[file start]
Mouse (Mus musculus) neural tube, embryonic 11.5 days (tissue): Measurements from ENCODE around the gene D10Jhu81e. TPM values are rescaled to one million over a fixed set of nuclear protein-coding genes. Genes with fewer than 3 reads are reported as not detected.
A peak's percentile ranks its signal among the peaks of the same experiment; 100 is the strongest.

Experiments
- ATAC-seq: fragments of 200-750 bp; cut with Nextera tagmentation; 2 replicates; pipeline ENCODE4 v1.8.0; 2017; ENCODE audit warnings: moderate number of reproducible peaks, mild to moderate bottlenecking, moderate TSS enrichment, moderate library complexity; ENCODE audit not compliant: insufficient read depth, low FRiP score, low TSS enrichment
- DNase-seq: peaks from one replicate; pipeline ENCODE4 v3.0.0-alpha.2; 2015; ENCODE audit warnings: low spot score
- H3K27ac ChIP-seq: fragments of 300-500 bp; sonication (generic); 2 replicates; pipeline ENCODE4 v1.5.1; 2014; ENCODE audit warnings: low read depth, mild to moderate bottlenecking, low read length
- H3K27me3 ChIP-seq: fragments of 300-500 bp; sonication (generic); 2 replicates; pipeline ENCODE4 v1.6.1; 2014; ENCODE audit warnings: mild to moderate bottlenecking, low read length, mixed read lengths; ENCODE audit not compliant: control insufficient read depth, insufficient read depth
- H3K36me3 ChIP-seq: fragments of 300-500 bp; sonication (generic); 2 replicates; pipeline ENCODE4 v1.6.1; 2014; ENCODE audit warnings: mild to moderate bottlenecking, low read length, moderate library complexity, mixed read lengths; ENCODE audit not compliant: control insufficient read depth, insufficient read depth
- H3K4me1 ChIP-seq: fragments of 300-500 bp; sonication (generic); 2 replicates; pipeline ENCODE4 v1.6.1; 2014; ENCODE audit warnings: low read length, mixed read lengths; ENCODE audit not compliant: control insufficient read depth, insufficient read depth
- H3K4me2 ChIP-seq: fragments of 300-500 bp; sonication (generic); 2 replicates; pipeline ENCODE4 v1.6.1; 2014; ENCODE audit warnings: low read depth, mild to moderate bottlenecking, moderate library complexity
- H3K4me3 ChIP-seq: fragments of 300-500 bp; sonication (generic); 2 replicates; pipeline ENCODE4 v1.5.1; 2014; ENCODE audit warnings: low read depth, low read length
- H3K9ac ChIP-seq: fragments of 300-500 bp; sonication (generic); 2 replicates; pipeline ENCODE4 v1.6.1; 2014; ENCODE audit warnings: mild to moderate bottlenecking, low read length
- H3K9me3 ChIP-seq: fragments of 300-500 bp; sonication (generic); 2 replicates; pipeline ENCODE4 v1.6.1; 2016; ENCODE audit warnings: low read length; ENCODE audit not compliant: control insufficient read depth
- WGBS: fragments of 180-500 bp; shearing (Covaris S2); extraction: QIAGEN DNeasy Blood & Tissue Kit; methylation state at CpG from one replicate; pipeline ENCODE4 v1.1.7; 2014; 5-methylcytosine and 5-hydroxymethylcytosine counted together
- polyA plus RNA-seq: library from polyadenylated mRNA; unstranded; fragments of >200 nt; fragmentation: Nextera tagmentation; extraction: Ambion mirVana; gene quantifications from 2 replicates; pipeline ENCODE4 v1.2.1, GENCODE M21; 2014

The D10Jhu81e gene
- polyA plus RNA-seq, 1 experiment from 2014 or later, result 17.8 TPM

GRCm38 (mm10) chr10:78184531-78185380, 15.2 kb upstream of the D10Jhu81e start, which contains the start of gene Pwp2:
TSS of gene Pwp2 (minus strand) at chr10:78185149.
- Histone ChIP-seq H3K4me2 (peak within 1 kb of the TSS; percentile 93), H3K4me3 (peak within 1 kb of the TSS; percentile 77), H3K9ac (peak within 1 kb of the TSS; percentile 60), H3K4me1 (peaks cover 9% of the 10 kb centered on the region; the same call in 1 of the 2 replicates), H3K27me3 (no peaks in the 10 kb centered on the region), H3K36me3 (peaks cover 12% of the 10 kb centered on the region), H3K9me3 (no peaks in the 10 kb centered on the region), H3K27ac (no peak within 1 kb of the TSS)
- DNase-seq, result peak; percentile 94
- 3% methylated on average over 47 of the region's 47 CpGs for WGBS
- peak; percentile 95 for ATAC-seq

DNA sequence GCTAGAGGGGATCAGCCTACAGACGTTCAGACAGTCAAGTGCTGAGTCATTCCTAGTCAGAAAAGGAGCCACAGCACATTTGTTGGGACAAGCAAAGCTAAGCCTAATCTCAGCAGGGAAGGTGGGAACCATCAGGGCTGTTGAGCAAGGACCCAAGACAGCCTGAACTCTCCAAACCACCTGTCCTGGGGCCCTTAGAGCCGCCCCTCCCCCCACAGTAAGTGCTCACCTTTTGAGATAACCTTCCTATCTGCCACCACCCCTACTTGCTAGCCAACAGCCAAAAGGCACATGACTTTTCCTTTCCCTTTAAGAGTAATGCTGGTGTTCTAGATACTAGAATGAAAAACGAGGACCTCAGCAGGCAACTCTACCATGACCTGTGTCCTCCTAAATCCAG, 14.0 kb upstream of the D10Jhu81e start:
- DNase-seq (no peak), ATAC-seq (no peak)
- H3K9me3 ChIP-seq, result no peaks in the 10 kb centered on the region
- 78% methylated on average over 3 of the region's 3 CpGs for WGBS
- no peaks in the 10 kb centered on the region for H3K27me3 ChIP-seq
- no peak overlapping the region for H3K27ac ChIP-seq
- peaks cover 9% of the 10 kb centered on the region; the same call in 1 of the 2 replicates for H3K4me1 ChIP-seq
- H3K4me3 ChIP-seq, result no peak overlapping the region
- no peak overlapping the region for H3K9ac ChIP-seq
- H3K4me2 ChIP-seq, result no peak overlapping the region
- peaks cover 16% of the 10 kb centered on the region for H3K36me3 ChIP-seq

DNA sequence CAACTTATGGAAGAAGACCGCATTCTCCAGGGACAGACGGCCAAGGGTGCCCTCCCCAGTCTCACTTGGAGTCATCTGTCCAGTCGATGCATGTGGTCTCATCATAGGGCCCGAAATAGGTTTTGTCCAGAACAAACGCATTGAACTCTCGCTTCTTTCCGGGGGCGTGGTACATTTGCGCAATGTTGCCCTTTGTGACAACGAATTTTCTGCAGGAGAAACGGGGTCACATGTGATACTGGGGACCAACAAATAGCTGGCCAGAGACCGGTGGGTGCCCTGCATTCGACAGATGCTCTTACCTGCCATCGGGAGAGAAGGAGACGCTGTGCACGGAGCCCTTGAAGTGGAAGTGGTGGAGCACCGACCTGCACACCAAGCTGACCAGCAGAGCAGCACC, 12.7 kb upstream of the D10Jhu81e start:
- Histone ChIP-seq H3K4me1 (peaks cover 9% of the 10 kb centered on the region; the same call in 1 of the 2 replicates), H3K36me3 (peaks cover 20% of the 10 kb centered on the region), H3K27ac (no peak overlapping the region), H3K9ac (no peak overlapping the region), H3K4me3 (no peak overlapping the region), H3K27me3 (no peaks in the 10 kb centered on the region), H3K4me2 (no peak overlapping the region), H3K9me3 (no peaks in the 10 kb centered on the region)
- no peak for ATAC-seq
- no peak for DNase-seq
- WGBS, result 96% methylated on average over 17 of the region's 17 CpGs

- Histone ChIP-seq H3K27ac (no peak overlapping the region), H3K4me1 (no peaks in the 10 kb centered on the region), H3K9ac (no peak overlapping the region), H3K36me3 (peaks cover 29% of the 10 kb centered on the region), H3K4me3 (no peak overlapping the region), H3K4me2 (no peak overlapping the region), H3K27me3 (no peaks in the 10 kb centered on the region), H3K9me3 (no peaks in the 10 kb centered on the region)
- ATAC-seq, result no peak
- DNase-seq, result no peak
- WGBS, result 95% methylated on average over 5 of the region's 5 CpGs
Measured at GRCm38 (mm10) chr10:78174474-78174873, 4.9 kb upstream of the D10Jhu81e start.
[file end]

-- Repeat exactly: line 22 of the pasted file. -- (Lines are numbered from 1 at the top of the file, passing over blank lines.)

- 3% methylated on average over 47 of the region's 47 CpGs for WGBS